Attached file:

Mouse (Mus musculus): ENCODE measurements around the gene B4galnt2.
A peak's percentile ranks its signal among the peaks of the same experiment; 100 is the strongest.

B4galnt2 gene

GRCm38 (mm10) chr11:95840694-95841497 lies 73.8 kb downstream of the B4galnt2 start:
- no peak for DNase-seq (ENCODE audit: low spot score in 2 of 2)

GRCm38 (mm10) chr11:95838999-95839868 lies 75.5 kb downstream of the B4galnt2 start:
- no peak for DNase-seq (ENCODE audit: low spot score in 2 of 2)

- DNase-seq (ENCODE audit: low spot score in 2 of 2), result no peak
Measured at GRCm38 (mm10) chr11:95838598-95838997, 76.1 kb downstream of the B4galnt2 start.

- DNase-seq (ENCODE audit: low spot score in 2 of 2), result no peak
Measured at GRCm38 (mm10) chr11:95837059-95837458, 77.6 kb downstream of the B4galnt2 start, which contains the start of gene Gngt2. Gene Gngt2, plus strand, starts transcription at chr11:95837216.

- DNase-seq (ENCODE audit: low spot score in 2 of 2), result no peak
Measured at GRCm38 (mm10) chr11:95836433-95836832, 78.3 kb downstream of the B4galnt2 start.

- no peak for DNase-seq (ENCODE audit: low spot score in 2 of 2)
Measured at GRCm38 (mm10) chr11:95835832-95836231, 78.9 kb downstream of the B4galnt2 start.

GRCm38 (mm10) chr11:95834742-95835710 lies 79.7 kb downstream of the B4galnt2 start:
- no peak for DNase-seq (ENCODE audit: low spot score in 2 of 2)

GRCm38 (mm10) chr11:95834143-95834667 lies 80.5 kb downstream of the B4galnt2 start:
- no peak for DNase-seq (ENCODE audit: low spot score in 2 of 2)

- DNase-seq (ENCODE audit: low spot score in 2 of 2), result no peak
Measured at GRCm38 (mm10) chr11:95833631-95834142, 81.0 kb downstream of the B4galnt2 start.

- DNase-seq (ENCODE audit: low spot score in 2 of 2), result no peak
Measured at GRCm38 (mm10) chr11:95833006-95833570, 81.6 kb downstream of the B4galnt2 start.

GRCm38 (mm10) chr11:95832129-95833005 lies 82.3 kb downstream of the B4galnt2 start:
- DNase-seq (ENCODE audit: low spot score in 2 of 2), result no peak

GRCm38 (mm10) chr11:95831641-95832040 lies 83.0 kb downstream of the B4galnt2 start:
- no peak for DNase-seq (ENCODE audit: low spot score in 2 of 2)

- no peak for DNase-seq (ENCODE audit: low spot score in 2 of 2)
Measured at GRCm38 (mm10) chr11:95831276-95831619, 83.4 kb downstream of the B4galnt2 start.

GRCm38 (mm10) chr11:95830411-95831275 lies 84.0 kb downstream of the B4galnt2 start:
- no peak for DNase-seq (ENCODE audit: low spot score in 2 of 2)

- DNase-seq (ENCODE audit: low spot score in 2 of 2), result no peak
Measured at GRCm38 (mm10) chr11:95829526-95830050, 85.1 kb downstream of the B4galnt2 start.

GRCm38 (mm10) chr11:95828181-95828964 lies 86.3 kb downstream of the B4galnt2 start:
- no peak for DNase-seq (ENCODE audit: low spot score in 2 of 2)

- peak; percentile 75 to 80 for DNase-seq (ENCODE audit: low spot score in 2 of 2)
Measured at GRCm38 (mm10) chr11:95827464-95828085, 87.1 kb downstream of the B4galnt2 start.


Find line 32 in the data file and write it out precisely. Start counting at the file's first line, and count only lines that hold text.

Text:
- DNase-seq (ENCODE audit: low spot score in 2 of 2), result no peak